What are we doing to be more green?

Green team

Over the past few years, going green has become increasingly important.

We’ve all seen the news – turtles encased in plastic, wildfires wreaking havoc in Australia, and the Amazon rainforest disappearing at an alarming rate.

It sounds like we’re being dramatic,  but it’s true – our planet is in serious trouble. It is important that action is taken – by both businesses and individuals – to minimise our impact on the environment before it’s too late. That time is fast approaching – experts estimate we have 12 years to avert a climate change catastrophe.

Here at African Adventures, we’re committed to doing better – for the sake of all people and the planet. We’re proud to announce the launch of our Green Team, a group of like-minded staff in our UK office who are responsible for assessing how we can reduce the environmental impact of our work. Alongside the launch of the new committee, we’ve also created two web pages, addressing The Problem and The Solution, to provide you with more information about the dangers of climate change and what we’re doing to combat it.

Why is it important to be green?

Travelling overseas is a brilliant opportunity. It opens your eyes to new ways of living,  different cultures, and interesting people. However, the environmental cost of travelling can be high. Long-haul flights release a lot of carbon into the atmosphere. The exact amount of carbon released depends on a variety of factors, including the destination, flight route, aircraft model, and the number of people on board.

Green team - Zanzibar scenery
It’s important to recognise our impact on the environment, and how we can protect it.

Why is carbon so bad for the environment?

Carbon dioxide is a greenhouse gas. This means that it has the ability to trap heat close to the Earth, which causes the atmosphere to warm up. The result of this increase in temperature is global warming.

You may think of this as a vague concept which doesn’t directly affect you or your daily life. However, when we look at the extreme climate events that have occurred over the past few years – from the rapidly disappearing polar ice-caps, to extreme weather events such as flooding, fires and droughts –  you might wish to reconsider. In the case of some communities in developing countries, the effects of climate change are already being felt.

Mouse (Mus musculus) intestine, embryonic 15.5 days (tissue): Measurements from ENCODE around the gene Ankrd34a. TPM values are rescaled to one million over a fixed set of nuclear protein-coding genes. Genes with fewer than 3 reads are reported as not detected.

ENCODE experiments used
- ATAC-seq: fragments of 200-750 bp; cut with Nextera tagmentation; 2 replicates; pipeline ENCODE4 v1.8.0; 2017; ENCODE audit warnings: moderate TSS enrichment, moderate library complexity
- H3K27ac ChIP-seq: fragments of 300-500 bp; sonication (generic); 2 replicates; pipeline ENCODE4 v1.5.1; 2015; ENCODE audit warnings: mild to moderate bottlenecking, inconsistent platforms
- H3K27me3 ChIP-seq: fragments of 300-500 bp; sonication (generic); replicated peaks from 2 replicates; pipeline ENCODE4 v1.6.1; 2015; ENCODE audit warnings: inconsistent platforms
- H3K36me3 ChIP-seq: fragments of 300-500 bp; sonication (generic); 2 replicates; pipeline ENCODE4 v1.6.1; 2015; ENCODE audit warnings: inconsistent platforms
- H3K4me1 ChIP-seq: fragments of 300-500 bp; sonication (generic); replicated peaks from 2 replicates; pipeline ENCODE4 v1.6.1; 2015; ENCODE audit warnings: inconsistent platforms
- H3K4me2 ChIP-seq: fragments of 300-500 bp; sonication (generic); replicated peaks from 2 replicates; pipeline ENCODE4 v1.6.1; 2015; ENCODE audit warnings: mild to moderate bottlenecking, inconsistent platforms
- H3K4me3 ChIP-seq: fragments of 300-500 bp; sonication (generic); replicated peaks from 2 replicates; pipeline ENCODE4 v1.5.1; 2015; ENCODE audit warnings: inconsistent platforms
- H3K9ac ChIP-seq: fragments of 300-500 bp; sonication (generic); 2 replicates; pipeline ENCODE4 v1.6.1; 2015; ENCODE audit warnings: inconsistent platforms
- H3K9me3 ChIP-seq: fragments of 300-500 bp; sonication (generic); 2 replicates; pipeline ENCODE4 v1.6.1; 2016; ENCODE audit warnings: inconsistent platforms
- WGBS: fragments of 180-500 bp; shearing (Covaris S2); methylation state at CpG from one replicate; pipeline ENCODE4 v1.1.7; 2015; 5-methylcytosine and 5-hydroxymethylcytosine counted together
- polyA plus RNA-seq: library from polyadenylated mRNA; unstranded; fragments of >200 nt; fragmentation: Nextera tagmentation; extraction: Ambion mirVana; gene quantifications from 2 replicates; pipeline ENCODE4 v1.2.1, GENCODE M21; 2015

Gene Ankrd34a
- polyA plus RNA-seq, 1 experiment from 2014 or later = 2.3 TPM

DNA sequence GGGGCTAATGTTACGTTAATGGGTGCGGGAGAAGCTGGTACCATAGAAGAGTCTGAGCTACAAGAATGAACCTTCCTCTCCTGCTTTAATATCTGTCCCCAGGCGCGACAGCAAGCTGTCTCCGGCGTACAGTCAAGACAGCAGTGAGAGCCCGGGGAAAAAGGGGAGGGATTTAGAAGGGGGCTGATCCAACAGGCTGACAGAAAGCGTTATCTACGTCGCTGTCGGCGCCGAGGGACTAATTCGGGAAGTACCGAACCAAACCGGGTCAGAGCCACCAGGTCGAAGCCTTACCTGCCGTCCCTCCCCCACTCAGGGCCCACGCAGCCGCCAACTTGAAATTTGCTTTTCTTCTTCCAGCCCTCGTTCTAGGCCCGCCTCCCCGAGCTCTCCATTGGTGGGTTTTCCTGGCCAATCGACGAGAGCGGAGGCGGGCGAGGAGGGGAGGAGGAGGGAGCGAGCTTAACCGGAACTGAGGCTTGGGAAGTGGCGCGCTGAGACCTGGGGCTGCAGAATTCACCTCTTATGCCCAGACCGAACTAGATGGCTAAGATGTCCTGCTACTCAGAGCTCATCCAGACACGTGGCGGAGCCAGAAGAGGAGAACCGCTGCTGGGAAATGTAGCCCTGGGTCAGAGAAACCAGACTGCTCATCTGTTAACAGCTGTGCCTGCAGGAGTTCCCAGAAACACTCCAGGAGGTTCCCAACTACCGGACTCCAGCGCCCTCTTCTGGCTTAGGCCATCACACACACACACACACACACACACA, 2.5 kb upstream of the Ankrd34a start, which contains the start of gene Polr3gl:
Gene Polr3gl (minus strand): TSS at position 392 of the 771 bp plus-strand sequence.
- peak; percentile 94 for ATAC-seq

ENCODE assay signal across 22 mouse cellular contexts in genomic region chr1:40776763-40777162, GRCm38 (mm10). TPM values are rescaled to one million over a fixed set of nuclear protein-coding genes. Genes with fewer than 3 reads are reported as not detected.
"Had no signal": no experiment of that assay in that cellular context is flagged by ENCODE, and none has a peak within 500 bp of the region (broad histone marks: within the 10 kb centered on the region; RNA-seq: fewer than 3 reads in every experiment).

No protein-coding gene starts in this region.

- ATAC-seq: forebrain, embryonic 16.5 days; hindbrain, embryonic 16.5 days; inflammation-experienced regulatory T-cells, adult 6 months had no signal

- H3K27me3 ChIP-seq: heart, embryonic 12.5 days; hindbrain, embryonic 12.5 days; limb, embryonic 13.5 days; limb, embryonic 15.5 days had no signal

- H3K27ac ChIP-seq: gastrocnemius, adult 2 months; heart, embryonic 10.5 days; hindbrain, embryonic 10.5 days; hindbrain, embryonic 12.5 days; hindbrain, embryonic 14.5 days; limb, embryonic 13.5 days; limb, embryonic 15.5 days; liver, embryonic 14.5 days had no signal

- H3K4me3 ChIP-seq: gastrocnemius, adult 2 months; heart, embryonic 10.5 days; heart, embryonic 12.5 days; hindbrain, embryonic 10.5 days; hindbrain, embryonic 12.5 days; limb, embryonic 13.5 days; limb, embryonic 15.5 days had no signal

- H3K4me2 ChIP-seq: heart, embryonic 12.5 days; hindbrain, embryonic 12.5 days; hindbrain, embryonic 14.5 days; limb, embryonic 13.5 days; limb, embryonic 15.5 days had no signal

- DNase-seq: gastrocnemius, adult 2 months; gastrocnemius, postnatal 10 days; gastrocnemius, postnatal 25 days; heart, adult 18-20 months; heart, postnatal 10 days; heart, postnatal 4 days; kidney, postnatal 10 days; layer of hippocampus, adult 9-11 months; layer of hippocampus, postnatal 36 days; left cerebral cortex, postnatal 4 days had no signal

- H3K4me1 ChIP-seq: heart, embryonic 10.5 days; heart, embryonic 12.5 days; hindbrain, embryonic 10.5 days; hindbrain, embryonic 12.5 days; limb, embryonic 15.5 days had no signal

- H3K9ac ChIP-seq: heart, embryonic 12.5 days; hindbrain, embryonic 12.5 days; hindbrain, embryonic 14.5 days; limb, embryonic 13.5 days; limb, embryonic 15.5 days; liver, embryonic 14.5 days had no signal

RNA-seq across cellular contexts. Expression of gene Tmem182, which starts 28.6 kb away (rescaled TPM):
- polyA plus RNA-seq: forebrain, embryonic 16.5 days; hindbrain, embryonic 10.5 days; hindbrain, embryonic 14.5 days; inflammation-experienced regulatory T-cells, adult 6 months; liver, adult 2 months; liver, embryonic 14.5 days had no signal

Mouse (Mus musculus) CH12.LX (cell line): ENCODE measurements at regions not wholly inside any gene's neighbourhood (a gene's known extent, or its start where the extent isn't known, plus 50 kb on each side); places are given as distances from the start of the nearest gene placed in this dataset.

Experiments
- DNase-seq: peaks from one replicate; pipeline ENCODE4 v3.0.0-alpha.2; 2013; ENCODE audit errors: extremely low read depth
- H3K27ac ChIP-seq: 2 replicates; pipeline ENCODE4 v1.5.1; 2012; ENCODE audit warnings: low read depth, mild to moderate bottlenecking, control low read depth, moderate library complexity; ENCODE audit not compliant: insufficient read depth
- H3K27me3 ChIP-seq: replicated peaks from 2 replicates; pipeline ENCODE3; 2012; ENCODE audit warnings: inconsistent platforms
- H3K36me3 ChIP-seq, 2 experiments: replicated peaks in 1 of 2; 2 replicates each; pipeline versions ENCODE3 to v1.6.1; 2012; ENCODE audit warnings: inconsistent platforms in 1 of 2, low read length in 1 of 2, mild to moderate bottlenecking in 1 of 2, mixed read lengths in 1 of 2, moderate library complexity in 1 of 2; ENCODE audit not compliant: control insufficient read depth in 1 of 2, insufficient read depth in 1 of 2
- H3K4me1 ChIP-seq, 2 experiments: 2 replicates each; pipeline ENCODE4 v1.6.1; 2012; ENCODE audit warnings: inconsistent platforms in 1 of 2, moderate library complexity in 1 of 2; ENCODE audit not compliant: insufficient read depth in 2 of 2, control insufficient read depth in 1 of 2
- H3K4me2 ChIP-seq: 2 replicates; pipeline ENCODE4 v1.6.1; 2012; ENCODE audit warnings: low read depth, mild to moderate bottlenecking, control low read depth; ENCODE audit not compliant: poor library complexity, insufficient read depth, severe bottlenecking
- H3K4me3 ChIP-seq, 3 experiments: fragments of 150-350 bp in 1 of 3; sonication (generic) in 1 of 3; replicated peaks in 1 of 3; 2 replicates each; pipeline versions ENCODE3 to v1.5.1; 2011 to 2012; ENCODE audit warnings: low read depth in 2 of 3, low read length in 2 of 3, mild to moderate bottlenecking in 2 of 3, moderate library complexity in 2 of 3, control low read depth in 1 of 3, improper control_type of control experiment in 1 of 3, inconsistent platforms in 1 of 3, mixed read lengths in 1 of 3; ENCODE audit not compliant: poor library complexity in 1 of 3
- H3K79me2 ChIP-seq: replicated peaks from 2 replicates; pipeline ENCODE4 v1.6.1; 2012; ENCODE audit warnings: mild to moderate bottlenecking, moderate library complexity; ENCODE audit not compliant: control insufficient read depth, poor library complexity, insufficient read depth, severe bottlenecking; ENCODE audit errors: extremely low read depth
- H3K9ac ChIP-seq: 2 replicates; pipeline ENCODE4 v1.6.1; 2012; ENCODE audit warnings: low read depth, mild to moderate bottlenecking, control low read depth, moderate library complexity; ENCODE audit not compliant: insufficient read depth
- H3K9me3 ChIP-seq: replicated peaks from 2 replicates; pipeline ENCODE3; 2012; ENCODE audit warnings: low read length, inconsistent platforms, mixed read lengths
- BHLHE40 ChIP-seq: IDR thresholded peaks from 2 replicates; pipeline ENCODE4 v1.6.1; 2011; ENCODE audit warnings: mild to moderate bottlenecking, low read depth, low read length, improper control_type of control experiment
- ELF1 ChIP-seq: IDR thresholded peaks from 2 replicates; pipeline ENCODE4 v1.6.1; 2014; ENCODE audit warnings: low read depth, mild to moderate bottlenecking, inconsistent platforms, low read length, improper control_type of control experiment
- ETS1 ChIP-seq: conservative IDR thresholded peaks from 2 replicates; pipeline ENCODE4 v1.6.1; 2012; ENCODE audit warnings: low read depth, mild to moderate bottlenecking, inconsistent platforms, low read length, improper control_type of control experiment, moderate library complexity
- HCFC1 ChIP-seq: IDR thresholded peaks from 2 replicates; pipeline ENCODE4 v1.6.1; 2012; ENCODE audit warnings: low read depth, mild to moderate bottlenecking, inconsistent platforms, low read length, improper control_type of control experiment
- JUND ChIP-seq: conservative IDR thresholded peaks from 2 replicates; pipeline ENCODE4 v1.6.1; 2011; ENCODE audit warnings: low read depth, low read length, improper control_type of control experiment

Green team - zebras in Kenya
Climate change has a detrimental impact on wildlife, as well as people.

What are we doing to help?

This year, African Adventures has committed to offsetting 35% of carbon emissions generated by our volunteers’ flights, by investing in our Gyapa stove initiative in Ghana.  We hope that by the end of 2021 this will have increased to 100%.

We are also working to keep our UK office carbon neutral. This is achieved by working out the total carbon we emit as a business and estimating how much it will cost to offset it. We then match this price by investing the same amount into our carbon offsetting scheme and purchasing the equivalent number of Gyapa stoves.

In addition to this, we’re continuing to practice and encourage responsible purchasing and waste management in our  UK office, and at our three destinations in Africa.

You can find out more about our plans, and how you can help us reach our goal sooner, on The Solution web page.

Green Team - Gyapa stoves are a way of offsetting carbon.
A Gyapa stove in action.

What can you do to be more green?

There are simple steps you can take – both during your trip and in everyday life – to be more environmentally conscious. These could include decreasing the amount of meat and dairy in your diet, using public transport instead of driving, or reducing the number of new clothes you buy from fast fashion companies.

During our trips, we encourage our volunteers to travel responsibly. One way our volunteers can do this is by bringing home any single-use plastic purchased during their trip, so that these items can be recycled in the UK. The positive impact that our volunteer programme has on our host communities can be compromised if the volume of avoidable waste we leave behind negatively impacts the lives of the people we support.

We hope that our two new pages – which address The Problem and The Solution – are interesting and informative, and will inspire you to join us in  ‘going green’.